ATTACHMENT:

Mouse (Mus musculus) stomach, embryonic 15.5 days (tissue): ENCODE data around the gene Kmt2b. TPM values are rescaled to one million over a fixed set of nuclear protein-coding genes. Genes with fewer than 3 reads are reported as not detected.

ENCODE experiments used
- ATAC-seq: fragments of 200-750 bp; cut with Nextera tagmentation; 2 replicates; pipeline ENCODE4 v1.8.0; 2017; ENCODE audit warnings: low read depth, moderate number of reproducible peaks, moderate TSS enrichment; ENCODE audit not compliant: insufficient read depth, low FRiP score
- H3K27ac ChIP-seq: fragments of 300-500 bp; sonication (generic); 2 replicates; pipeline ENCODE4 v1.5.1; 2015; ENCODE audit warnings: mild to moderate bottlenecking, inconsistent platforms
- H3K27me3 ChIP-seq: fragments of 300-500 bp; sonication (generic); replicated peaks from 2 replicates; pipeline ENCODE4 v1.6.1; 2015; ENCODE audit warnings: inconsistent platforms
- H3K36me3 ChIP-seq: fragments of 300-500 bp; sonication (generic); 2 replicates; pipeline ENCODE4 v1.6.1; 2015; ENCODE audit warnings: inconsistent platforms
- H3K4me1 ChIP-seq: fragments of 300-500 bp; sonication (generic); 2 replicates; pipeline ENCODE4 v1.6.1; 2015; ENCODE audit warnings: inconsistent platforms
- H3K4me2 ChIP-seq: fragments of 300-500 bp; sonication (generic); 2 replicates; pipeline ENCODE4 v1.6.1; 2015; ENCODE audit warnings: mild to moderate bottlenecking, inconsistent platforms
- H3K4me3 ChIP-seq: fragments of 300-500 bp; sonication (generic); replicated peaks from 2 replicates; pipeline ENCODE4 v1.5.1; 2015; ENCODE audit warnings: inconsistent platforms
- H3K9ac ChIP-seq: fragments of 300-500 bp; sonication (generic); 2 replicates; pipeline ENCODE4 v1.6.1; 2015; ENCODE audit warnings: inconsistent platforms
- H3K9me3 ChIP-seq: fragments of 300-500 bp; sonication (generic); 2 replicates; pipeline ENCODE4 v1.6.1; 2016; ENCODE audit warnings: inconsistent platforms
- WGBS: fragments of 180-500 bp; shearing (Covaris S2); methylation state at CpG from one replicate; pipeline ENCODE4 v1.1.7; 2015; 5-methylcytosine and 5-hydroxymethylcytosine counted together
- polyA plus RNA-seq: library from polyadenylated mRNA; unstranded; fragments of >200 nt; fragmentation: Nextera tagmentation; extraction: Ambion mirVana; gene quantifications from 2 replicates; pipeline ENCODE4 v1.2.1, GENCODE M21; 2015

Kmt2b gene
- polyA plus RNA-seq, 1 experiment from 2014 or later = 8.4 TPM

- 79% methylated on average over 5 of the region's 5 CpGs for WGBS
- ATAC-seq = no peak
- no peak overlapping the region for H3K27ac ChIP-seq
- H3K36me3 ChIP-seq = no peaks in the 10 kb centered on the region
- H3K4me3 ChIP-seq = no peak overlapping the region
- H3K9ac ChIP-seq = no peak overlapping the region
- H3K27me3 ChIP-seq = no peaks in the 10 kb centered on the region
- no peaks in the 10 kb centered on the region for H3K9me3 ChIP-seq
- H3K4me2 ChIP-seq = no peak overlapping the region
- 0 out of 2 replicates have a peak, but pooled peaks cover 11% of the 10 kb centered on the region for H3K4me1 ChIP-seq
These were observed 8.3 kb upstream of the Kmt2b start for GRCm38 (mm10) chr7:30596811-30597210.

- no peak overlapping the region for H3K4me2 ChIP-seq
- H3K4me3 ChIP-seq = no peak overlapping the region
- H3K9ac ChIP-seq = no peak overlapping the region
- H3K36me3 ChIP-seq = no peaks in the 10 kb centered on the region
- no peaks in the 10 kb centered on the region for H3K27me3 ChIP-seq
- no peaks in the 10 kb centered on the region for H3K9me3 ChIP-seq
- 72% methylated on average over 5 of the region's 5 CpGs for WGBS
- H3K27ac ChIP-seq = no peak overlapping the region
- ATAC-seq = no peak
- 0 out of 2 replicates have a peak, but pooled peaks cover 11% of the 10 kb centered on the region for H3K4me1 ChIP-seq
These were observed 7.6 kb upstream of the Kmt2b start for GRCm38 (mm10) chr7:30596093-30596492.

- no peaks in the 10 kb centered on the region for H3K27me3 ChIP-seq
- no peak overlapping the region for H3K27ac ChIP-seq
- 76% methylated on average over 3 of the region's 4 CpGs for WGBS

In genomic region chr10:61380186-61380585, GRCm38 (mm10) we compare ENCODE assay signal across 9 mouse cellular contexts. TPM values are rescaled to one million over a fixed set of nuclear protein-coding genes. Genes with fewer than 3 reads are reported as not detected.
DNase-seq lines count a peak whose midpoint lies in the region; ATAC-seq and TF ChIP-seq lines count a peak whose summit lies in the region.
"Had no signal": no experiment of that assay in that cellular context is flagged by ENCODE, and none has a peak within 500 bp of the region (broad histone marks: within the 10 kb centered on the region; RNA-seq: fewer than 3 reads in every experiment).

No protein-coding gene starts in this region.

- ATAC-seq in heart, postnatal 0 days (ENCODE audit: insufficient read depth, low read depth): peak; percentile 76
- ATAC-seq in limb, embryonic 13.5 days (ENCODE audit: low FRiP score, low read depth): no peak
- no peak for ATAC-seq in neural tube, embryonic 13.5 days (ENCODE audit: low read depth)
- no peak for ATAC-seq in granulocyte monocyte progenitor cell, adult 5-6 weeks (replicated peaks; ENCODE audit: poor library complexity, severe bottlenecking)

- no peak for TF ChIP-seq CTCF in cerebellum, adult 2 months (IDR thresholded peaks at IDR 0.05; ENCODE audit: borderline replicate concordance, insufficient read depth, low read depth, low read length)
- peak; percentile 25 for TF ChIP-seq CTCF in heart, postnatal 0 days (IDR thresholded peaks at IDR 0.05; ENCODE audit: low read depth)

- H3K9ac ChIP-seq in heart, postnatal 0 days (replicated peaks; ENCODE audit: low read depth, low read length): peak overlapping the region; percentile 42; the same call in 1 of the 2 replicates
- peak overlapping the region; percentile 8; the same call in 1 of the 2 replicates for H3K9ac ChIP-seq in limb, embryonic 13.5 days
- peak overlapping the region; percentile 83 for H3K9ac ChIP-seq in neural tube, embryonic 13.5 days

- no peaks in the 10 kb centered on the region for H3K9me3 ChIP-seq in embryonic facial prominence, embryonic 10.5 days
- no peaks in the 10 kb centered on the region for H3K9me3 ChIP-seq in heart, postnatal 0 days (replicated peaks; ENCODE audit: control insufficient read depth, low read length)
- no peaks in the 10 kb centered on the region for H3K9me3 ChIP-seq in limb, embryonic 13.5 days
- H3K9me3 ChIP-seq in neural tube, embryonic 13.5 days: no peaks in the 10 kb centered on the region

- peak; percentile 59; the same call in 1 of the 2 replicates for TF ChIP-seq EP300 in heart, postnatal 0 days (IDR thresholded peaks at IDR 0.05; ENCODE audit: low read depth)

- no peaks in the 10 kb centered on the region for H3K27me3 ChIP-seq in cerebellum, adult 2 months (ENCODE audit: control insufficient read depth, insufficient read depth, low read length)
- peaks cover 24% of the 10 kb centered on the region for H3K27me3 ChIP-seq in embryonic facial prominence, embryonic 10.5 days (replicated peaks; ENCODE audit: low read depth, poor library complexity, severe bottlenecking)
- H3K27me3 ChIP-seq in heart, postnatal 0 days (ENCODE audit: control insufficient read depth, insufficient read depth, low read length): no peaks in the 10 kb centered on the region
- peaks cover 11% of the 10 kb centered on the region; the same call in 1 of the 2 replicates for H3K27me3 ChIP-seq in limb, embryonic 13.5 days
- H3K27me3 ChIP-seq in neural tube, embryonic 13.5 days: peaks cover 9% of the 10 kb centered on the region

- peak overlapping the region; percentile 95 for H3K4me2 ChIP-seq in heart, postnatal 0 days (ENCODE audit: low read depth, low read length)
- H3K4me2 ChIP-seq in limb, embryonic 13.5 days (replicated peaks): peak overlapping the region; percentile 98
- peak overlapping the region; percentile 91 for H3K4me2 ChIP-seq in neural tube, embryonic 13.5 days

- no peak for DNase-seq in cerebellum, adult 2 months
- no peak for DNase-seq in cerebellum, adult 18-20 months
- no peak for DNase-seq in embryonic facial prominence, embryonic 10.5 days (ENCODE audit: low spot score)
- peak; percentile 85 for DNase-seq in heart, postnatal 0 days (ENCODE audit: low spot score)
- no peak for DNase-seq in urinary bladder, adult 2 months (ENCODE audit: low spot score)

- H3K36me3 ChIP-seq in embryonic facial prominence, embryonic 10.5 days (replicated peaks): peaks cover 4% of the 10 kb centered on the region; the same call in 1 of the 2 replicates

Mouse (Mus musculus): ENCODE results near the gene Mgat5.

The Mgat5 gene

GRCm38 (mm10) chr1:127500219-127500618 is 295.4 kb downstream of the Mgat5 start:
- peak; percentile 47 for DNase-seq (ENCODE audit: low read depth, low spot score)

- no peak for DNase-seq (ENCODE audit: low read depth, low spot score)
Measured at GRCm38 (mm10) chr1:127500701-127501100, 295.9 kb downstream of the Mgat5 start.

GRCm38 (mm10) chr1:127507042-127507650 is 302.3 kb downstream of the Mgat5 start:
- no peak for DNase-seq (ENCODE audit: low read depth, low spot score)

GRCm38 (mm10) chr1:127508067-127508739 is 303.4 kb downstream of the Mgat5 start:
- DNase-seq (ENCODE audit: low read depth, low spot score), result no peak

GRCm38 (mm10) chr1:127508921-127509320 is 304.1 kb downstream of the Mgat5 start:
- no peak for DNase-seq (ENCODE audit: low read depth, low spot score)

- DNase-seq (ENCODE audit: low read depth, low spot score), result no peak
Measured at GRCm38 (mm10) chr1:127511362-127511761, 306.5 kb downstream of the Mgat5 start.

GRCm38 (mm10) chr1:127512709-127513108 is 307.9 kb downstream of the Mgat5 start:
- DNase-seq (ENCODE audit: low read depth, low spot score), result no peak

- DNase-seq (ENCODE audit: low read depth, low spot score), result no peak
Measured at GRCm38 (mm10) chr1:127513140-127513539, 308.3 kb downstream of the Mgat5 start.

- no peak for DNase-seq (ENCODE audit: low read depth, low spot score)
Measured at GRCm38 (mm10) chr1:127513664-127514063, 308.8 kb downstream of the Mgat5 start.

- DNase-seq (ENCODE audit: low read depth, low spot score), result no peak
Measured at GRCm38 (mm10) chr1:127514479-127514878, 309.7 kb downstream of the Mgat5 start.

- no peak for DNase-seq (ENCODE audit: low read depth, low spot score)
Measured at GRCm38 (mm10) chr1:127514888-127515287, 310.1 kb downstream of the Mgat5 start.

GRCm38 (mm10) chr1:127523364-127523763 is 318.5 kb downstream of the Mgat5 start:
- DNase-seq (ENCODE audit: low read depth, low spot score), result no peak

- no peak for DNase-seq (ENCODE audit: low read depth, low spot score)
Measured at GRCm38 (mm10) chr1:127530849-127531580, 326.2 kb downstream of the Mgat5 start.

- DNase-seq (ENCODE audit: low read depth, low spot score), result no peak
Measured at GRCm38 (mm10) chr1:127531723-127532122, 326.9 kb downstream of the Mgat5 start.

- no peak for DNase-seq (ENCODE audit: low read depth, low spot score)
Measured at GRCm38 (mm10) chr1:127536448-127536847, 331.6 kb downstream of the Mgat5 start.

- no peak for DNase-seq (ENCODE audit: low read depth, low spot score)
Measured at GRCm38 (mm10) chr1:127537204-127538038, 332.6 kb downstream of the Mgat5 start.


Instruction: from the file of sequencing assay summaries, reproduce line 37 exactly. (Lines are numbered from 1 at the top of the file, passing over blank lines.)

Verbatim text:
These were observed 7.6 kb upstream of the Kmt2b start for GRCm38 (mm10) chr7:30596093-30596492.